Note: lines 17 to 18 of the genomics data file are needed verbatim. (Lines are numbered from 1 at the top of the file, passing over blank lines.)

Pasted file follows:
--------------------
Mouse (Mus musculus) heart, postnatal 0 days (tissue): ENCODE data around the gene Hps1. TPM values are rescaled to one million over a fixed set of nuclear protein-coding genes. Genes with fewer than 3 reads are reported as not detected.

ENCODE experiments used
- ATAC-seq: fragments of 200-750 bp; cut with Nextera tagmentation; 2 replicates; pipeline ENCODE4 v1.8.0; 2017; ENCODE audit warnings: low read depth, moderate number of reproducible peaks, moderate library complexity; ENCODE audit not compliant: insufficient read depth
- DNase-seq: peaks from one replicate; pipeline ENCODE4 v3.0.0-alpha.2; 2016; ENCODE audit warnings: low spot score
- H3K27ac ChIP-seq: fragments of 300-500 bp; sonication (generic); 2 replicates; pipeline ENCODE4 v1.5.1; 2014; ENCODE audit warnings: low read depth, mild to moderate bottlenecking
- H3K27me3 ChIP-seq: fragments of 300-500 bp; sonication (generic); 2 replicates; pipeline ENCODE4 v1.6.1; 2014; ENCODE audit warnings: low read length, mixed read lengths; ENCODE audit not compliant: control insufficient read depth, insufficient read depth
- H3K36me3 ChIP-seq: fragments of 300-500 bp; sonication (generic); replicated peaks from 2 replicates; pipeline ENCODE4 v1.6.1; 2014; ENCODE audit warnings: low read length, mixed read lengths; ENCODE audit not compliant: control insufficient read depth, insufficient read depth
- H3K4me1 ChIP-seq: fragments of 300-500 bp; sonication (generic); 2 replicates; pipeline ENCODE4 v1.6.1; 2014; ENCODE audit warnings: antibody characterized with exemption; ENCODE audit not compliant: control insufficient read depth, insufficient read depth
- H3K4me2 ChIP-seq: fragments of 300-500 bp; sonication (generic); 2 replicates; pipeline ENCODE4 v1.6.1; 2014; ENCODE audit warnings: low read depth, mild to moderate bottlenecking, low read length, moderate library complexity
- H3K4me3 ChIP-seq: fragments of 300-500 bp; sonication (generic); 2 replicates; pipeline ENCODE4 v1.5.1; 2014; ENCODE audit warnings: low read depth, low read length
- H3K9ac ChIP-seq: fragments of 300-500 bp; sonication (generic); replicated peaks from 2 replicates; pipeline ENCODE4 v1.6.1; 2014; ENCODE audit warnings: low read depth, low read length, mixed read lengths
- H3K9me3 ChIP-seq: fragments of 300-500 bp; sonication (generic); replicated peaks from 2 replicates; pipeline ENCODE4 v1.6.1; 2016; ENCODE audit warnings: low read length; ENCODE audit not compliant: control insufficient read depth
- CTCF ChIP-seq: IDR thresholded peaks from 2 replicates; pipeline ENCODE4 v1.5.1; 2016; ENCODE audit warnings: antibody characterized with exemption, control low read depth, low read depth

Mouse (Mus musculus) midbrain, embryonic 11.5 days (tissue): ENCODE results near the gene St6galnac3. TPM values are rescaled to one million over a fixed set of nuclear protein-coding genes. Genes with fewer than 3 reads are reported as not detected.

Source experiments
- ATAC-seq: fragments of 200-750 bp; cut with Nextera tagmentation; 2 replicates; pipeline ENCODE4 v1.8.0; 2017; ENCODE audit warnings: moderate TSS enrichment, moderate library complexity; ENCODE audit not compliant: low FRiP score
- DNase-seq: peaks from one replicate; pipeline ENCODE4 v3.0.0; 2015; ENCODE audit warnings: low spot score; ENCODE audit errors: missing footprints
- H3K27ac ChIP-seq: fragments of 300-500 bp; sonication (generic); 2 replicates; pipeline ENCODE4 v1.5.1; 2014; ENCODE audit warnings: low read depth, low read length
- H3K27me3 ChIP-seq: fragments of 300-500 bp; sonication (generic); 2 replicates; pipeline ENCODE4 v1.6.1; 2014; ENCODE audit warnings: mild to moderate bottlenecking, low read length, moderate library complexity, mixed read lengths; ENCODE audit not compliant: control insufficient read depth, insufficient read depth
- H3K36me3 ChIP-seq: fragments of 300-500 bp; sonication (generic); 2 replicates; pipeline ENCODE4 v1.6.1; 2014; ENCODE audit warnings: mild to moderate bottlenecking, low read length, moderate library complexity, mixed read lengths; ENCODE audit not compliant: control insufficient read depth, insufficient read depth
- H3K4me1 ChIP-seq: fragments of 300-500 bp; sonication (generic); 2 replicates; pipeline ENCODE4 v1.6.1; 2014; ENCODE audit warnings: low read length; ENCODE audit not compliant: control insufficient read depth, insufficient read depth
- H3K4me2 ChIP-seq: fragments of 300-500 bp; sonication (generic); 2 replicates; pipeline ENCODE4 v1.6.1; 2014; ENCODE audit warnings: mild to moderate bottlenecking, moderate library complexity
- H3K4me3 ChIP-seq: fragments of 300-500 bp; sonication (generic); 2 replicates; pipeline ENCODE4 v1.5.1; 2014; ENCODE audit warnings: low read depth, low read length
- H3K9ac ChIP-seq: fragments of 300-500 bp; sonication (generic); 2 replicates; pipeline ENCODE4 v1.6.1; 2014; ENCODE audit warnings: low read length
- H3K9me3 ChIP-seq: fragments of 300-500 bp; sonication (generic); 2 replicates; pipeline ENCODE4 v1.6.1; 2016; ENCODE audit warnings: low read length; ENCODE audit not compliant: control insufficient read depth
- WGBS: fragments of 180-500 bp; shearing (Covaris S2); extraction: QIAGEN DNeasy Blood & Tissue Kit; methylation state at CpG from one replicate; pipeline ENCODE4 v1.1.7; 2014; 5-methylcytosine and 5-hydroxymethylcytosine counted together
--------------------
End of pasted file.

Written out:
- DNase-seq: peaks from one replicate; pipeline ENCODE4 v3.0.0; 2015; ENCODE audit warnings: low spot score; ENCODE audit errors: missing footprints
- H3K27ac ChIP-seq: fragments of 300-500 bp; sonication (generic); 2 replicates; pipeline ENCODE4 v1.5.1; 2014; ENCODE audit warnings: low read depth, low read length